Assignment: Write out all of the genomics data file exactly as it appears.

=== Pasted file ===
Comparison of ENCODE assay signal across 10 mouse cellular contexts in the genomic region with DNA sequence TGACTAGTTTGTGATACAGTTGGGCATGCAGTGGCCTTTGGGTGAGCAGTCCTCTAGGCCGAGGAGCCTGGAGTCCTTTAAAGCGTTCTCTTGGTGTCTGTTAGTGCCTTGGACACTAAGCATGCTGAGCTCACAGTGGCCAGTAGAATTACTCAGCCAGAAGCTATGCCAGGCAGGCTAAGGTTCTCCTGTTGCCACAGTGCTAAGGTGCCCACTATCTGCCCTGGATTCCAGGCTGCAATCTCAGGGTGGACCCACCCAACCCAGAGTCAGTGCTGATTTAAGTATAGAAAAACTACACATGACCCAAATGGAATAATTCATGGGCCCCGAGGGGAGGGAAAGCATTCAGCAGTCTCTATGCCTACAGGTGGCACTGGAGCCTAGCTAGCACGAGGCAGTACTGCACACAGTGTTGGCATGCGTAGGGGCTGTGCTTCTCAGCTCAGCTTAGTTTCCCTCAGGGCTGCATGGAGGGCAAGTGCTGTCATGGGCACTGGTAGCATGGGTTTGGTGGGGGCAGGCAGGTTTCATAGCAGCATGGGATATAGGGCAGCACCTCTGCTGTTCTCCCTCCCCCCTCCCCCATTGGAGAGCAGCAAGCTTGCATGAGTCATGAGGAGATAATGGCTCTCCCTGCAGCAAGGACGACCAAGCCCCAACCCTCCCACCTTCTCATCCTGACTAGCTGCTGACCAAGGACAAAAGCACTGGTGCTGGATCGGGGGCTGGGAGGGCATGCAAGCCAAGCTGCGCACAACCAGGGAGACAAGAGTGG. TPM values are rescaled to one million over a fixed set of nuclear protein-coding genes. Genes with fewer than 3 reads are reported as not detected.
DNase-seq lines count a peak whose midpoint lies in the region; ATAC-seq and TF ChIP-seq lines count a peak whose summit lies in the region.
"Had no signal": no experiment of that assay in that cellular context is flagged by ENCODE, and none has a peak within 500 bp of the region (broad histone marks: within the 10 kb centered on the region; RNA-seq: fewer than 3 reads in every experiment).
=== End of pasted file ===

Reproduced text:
Comparison of ENCODE assay signal across 10 mouse cellular contexts in the genomic region with DNA sequence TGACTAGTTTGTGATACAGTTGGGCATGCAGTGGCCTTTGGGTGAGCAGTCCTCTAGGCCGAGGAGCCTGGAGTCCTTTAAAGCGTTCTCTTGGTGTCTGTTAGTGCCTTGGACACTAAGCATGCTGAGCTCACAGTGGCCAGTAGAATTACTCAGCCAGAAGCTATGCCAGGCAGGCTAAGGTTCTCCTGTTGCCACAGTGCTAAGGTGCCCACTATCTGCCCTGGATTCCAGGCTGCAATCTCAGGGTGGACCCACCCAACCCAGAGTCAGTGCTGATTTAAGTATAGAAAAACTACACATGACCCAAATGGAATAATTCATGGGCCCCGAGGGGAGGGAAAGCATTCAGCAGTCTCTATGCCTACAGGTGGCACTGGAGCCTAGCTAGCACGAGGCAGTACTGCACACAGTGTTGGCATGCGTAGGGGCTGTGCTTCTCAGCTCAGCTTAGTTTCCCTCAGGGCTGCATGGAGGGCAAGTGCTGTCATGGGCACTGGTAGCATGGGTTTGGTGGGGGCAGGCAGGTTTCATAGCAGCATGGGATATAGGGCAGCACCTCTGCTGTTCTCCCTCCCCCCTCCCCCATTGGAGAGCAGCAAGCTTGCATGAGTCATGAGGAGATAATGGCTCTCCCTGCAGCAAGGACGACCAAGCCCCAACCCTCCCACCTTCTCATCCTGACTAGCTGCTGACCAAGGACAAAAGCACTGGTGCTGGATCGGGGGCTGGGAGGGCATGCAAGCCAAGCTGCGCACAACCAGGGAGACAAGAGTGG. TPM values are rescaled to one million over a fixed set of nuclear protein-coding genes. Genes with fewer than 3 reads are reported as not detected.
DNase-seq lines count a peak whose midpoint lies in the region; ATAC-seq and TF ChIP-seq lines count a peak whose summit lies in the region.
"Had no signal": no experiment of that assay in that cellular context is flagged by ENCODE, and none has a peak within 500 bp of the region (broad histone marks: within the 10 kb centered on the region; RNA-seq: fewer than 3 reads in every experiment).